When I heard art care package, I thought of it as a package to send to someone to help them in their artistic endeavors, so the package that I’m sending includes 2 small canvases of different sizes, a small notebook/journal, and a packet of string (used for bracelet making or similar activities). I’m sending this to a friend of mine that lives here in Long Beach.
I thought about adding some ephemera to the package, but there were a couple reasons that I decided not to. First, the only ephemera that I could think to add were items that are personal to me and that I didn’t want to part with. I’m sure some would say that since they are personal to me they would make the package more special, but combined with my second reason it didn’t make sense to do it. Second, the person that I’m sending this to probably wouldn’t find them relevant or really care about them the way that I do. So I decided to not add any ephemera.
As I referred to, I have quite a few items that would be referred to as ephemera and I think they are important. Mostly they consist of old movie tickets, notes from friends, and small trinkets or tokens that I’ve collected over the years. Some of them are more important to me than others, but they all hold some kind of memory for me. For example, I have an old penny that has the shape of a butterfly cut into the middle of it and it reminds me of my grandma who died last summer. Or I have a braided bracelet that I made when I made bracelets for my friends when we graduated high school. What’s really important about ephemera is the memory that they hold (pictures below).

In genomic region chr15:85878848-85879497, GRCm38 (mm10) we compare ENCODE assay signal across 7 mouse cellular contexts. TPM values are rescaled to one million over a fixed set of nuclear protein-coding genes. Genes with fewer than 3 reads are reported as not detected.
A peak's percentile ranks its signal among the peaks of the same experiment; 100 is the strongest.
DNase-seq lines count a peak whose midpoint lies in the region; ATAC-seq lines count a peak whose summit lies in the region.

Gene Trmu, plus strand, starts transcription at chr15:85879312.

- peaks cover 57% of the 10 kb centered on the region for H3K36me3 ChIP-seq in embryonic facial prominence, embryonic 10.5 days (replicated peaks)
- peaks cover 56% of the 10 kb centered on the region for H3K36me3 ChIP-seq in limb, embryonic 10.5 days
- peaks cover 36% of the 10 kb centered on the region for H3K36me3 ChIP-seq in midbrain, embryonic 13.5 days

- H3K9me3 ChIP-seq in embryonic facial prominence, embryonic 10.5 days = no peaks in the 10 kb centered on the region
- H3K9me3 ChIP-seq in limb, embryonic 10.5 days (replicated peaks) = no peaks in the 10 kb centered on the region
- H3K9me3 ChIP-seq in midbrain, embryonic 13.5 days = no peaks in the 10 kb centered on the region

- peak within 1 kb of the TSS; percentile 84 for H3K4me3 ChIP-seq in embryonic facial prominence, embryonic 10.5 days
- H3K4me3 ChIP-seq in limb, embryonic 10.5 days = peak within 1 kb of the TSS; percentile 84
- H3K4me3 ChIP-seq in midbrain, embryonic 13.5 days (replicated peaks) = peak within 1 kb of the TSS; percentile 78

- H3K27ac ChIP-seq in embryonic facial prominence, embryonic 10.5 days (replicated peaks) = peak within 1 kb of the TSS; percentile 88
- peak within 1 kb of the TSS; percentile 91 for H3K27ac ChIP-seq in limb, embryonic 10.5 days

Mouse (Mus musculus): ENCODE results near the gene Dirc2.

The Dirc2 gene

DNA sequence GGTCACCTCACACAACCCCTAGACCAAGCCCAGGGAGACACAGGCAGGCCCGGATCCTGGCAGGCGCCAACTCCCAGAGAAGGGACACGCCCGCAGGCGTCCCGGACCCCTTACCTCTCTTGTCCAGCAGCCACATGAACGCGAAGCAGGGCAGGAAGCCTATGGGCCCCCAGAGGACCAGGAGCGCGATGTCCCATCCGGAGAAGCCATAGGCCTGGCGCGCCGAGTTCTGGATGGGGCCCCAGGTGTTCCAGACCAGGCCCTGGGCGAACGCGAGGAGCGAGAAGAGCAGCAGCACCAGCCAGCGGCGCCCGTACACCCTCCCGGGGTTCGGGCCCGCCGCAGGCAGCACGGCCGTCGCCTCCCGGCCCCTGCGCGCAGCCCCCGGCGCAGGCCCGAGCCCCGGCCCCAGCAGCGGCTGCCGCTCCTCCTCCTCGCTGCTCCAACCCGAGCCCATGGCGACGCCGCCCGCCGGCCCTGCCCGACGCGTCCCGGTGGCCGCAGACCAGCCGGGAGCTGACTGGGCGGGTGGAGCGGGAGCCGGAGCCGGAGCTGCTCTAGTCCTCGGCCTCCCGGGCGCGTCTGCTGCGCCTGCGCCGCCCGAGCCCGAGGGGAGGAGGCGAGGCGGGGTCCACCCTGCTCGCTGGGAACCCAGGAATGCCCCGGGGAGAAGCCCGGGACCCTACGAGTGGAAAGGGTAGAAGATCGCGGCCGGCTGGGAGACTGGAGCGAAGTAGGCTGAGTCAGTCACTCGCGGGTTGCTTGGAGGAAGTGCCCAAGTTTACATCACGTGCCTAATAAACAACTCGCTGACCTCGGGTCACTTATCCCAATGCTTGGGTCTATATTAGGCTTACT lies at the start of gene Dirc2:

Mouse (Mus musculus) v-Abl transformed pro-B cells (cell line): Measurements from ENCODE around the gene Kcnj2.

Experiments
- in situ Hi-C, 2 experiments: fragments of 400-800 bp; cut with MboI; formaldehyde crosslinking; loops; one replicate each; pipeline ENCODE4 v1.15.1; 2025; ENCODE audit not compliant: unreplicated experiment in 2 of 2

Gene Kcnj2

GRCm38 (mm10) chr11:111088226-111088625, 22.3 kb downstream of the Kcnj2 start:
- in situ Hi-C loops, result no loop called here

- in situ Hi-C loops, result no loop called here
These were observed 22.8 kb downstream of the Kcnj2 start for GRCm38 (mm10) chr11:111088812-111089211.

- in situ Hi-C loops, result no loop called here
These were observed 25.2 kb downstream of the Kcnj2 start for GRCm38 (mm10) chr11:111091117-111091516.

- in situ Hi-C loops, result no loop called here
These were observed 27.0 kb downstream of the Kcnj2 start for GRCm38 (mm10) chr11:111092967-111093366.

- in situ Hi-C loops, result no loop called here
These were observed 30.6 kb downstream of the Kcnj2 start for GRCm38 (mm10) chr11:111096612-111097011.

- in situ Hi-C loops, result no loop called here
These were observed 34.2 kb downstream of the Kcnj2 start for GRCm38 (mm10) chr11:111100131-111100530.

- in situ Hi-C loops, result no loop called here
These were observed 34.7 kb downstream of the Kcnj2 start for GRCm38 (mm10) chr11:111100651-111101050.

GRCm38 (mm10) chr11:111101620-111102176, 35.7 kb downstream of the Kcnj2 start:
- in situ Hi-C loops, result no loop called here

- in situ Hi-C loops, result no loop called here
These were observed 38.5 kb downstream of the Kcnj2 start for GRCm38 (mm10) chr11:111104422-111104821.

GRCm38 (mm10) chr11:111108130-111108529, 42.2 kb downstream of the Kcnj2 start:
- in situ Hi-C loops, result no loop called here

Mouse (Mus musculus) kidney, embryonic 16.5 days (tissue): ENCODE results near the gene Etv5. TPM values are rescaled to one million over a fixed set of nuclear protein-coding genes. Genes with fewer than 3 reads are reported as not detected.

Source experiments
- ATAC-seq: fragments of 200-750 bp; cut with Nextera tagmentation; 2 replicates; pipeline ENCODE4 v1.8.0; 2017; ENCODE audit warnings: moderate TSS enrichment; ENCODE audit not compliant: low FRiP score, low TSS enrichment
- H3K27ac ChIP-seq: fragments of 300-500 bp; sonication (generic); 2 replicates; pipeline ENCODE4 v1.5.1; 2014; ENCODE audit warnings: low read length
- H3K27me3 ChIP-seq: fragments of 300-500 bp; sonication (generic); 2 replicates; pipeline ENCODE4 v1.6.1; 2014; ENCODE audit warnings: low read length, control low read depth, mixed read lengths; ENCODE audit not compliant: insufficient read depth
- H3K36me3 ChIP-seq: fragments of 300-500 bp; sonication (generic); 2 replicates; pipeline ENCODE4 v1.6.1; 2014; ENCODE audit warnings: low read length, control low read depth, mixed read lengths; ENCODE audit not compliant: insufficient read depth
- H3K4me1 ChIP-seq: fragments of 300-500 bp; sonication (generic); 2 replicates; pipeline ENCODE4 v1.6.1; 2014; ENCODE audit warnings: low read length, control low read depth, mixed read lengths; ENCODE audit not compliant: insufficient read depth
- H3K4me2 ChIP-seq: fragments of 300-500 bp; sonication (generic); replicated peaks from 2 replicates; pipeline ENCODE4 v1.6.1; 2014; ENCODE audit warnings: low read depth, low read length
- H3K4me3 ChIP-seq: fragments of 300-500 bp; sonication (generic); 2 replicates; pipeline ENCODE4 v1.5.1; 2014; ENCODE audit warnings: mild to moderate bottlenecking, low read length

When something is seen by very few people it becomes more special because it’s like a secret held in the hearts of those that know about it. The same goes for art. When you see something that is truly beautiful and you know that not many have had the same privilege you get to walk away with a little secret of sorts. When you view a piece of art somewhere like the Museum of Modern Art it’s almost like you’re just one in a long line of critics and it becomes a little less special.
Snapchat has enabled people to send pictures and messages to their friends and family so quickly that they are able to engage in conversation and exchange ideas very rapidly. This is great because they don’t have to wait days or even weeks just to find out that the other person is doing well. We can all keep in better contact with people which makes for better connections. On the contrary, waiting for a package or letter in the mail can be so much fun. The anticipation builds and you can’t wait to find out what your friend sent you. And then when it finally arrives you get to read the letter they sent you and you get to actually hold the message that your friend sent you rather than looking at words on a screen. You know they took time to write this because they wanted to make sure that they didn’t leave anything out. Sending a letter takes a lot more time and effort than sending a Snapchat and that gives it a special quality, a sort of “love” that can’t really be conveyed in a Snapchat. There was thought and care put into it and it’s not something you can replace.